Got brute force?
Everyone knows what brute force is so I'll keep this bit brief. In the context of credential brute forcing, the basic idea is to find valid username/password combinations by sending multiple requests to a login page and examining the responses. This is easy enough to perform by loading the login POST request into Burp Intruder, choosing variables, selecting your word lists and pressing start.
But what about mitigations? These days most web developers are wise to this type of attack and implement measures such as lock-outs, captchas and rate limiting to prevent brute force.
Getting around mitigations
There's always a way around mitigations and brute force is no exception. Spreading the attack across multiple accounts, using multiple ip addresses or rate limiting your requests can avoid lock outs and captcha's can be solved in an automated way with something like Tesseract.
And for all of the above subtle differences in responses from the server can sometimes offer important clues. Things like:
- Size of reponse
- HTTP response codes
- How long it takes to receive response
- Content of response
A Case Study: Etsy.com
Etsy uses two mitigations to stop automated brute force. First up a throttling mechanism that kicks in after 20 incorrect logins. This is performed on a per ip basis and starts off using a 10 second delay (maybe increasing later). Although not as secure as a lock out/captcha, it still does a good job of slowing our brute force attack significantly.
As we hit 20 requests we see the 10 second delay start.
The second mitigation is the use of a captcha after 20 failed logins.
As blocking is performed on a per ip basis, we could try a distributed attack. For example by using a hundred different addresses we could increase our maximum 20 requests to 2000 requests before being throttled/captcha-ed.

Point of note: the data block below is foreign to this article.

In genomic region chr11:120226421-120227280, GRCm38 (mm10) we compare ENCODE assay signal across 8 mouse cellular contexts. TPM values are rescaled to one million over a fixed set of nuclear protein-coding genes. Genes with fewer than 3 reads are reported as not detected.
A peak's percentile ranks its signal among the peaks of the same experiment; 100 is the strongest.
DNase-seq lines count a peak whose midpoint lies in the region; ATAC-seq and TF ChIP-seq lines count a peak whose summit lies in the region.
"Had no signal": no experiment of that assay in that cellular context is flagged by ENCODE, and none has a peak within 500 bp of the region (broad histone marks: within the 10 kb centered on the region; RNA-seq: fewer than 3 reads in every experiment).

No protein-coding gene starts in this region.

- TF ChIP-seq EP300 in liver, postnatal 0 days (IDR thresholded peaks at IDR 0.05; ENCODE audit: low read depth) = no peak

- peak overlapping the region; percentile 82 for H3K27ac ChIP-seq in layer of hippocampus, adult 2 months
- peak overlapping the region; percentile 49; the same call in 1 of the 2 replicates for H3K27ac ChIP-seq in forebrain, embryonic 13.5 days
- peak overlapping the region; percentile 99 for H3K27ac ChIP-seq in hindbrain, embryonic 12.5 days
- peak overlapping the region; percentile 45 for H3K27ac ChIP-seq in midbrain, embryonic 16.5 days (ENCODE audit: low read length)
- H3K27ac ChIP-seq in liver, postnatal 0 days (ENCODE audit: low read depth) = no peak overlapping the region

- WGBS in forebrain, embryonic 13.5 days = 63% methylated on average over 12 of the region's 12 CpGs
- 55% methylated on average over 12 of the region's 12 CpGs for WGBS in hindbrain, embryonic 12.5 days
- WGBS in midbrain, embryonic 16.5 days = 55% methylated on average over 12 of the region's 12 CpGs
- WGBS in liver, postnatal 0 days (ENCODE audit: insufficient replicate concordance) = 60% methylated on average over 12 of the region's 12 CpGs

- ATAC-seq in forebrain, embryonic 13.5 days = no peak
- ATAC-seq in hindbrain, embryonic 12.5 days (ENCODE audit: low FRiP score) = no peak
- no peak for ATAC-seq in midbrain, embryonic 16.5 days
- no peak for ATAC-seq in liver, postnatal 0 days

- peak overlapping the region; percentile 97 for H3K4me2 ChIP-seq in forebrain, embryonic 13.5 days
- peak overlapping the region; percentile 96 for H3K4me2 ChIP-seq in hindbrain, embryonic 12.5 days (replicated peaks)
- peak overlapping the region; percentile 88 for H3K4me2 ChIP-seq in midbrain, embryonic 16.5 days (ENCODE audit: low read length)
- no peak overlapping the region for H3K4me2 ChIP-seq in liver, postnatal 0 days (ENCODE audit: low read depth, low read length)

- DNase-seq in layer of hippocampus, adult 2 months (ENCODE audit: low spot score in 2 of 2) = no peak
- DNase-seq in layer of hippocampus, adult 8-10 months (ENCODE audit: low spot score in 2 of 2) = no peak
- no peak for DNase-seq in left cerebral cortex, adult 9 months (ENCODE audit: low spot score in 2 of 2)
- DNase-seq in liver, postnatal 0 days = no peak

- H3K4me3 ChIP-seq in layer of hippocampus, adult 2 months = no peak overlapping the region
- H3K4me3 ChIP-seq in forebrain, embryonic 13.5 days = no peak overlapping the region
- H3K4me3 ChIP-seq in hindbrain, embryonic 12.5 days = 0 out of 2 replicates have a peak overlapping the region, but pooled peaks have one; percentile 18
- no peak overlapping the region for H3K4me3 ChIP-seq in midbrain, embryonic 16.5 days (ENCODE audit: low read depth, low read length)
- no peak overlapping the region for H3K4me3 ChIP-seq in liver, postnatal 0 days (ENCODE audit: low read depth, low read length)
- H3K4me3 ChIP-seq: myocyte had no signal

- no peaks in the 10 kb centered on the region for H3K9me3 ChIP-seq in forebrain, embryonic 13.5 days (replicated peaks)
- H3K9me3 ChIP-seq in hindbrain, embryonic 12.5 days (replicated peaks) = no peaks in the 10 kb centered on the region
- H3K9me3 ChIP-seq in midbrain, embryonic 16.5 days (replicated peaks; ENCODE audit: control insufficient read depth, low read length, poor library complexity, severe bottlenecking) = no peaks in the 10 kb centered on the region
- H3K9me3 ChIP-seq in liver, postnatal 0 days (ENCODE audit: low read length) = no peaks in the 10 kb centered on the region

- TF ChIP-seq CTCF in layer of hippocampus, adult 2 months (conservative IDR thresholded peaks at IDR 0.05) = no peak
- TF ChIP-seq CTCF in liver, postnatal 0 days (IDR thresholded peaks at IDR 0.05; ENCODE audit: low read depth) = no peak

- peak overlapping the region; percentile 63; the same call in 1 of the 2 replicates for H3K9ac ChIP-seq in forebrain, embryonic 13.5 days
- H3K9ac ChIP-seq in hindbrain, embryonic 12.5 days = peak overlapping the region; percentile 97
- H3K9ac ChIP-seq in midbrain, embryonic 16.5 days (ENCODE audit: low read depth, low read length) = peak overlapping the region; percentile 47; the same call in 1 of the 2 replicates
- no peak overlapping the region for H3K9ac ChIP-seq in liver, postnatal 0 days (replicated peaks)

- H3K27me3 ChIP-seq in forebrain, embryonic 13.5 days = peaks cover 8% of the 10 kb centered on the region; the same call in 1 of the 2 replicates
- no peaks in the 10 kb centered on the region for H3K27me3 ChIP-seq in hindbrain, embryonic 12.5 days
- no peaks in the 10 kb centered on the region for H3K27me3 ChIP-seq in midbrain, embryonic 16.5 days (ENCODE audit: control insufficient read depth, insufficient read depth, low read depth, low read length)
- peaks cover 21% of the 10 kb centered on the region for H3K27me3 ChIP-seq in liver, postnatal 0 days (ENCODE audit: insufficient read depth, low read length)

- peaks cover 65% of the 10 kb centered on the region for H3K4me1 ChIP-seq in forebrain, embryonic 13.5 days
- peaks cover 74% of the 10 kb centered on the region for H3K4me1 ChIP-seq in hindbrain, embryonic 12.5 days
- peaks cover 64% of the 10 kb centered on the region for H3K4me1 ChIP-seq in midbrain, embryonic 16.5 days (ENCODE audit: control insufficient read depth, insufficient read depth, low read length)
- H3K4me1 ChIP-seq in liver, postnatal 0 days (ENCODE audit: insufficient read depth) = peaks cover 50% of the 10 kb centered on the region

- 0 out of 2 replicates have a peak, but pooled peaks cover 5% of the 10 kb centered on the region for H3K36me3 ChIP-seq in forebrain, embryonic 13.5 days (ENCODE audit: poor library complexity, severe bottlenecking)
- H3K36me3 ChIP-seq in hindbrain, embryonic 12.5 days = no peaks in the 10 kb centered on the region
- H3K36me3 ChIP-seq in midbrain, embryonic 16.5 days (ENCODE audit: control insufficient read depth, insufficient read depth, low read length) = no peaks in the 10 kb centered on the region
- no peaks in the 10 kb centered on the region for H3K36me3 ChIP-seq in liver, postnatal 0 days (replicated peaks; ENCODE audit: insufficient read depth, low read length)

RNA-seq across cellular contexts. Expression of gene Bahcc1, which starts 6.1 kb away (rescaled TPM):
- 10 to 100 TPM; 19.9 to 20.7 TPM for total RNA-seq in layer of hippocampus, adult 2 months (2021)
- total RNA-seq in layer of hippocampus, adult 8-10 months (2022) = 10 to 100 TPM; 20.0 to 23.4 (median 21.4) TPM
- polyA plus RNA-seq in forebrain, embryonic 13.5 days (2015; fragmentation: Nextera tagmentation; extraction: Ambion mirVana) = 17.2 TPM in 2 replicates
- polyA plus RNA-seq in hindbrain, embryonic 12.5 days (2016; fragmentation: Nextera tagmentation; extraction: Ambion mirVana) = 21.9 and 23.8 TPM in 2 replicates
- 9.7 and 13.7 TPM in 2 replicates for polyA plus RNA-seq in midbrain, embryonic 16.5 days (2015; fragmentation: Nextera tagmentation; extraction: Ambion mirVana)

Realistically though 2000 requests isn't enough and although possible, getting hold of a hundred addresses (or a botnet) wouldn't be easy, not to mention having to deal with the captcha! Perhaps we can find another technique?
Breaking the lockout
Something I haven't mentioned is what happens when you login successfully.
To test the effect of a successful login I sent a series of incorrect logins (which triggered the throttling) followed by a correct login request and then more incorrect logins. Looking over the results I was surprised to see that as soon as the legitimate request was received by the server my requests were no longer being throttled and I wasn't required to enter captcha!
Below is the output from Burp:
Sending 20 incorrect logins causes the throttling to kick in (first red circle). I sent a legit request in my browser and the throttling was removed (second red circle). Also 2-3 second delays were caused by the free version of Burp Intruder :)
So it turns out Etsy used a server-side failed login counter that was reset any time you logged in successfully. All an attacker would need to do is send 19 bad requests followed by one good request and they would never have to deal with the throttling or captcha. Job done.
Brute force is an age old attack vector that often works just as well today as it did 20 years ago simply because authentication techniques have not moved with the times.
In this instance we've seen how just one logic flaw allowed us to side step all of the mitigations. A lack of defense in depth meant that once we had bypassed the failed login counter we were free to brute force to our hearts content.
Thanks again to Etsy for their swift response and fix!
PwnDizzle over and out.
P.S. I've got a new twitter account! Add me as a friend, follow me, tweet me, etc. @pwndizzle